(A) preparing a first pre-mixture (I) by directly introducing into a mixing zone
(a') the resin component solid at about 20° C., which has been defined under (a) occurring hereinbefore, and
(b') at least one of the following additive components defined under (b), supra, of which at least one is liquid at room temperature (about 20° C.) and any additional additive component which is solid is meltable in the temperature range defined under (a) occurring hereinbefore, while components being liquid at room temperature must be added only in such amounts that the end product resulting from the admixture of the first pre-mixture (I) with the subsequently described second pre-mixture (II) is solid at room temperature (20° C.);
the said additive components being selected from:
(b1) at least one liquid resin component being liquid at room temperature (about 20° C.) and being hardenable under the same conditions as the above-mentioned solid resin component defined under (a), supra, as well as being capable of forming thermosetting resin therewith;
(b2) at least one flexibilizing component which enhances the ductility and impact strength of a completely hardened product obtainable by heating from the above-mentioned end product;
(b3) at least one adhesion-promoting component;
(b4) at least one plasticizing component;
in which mixing zone the components of the first pre-mixture are melted down by heating to the above-mentioned heating temperature range, and intimately mixed with each other;
(B) preparing a second pre-mixture (II) in the manner described hereinbefore as defined under (B), supra, from
(1) at least one hardening agent as defined under (i), supra;
(2) a hardening catalyst, and
(3) at least one of the following pulverulent filler components:
(31) thixotropic agent for imparting thixotropy to the final product;
(32) conductivity agent which imparts electrical conductivity to the final product;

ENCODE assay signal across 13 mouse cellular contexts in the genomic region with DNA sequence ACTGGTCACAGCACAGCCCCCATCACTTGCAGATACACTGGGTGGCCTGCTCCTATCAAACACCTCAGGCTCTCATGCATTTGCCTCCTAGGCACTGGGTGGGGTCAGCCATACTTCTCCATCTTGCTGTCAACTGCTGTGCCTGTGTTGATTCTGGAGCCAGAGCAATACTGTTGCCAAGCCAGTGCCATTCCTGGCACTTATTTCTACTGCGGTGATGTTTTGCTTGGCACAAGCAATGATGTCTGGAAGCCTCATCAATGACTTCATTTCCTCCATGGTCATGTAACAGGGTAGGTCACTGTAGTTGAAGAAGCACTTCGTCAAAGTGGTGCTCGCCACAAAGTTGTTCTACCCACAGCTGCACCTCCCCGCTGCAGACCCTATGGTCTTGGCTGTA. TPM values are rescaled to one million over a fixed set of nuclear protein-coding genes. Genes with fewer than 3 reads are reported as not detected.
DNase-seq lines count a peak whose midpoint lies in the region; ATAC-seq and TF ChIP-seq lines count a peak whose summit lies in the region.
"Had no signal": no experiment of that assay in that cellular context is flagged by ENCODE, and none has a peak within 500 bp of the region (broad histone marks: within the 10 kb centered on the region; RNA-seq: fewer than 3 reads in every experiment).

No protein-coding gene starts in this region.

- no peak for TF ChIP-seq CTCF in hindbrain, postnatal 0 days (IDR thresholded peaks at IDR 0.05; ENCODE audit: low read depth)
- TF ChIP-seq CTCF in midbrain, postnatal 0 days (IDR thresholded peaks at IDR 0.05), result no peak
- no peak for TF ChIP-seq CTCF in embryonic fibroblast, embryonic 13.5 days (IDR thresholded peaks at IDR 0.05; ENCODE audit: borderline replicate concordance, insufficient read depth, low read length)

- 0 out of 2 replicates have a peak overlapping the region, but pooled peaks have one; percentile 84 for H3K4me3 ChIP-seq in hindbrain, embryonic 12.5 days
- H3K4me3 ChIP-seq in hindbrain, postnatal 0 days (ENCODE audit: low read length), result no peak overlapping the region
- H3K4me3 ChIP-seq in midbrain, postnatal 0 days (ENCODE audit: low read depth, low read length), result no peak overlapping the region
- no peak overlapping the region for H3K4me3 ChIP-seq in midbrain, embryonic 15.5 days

(33) filler additive free from imparting thixotropy or electrical conductivity to the final product; and then applying Steps (C) and (D) as described hereinbefore.
The sojourn time of the melt in the extruding zone should not exceed 5 minutes and preferably amount to 2 to 3 minutes.
The solid resin component preferably consists of at least one epoxy resin; this can be solid bisphenol-based diglycidyl ether, in particular such ether based on bisphenol A or brominated bisphenol A or bisphenol F, or it can be a glycidylized novolak, e.g. a higher (preferably tri- to octa) -functional phenol novolak or cresol novolak.
The melt constituting the first pre-mixture (I) and preferably containing an above-defined solid epoxy resin component is preferably capable of being poured at a temperature below the hardening temperature, amounting preferably to 100° to 200° C., and its viscosity is preferably in the medium range, in particular in the range of about 5,000 to 50,000 m.Pa.sec and preferably from about 15,000 to 20,000 mPa.sec. Optionally, the first pre-mixture (I) behaves as a Newtonian fluid.
The melt representing the first pre-mixture (I) is introduced into the extruding zone preferably as a thin curtain which extends preferably transverse to the direction of conveying the melt through the extruding zone.
The second pre-mixture (II) should preferably be in a fluidized state when fed into the extruding zone, and it is preferred that neither the first pre-mixture (I) nor the second pre-mixture (II) is reactive by itself at room temperature. The temperature of the mass passing through the extruding zone is advantageously held at 60° to 80° C. and preferably about 70° C., and the extrusion is preferably carried out continuously. The final product preferably represents a highly reactive system of resin and hardener and is at the same time preferably highly viscous. It preferably possesses a tacky surface.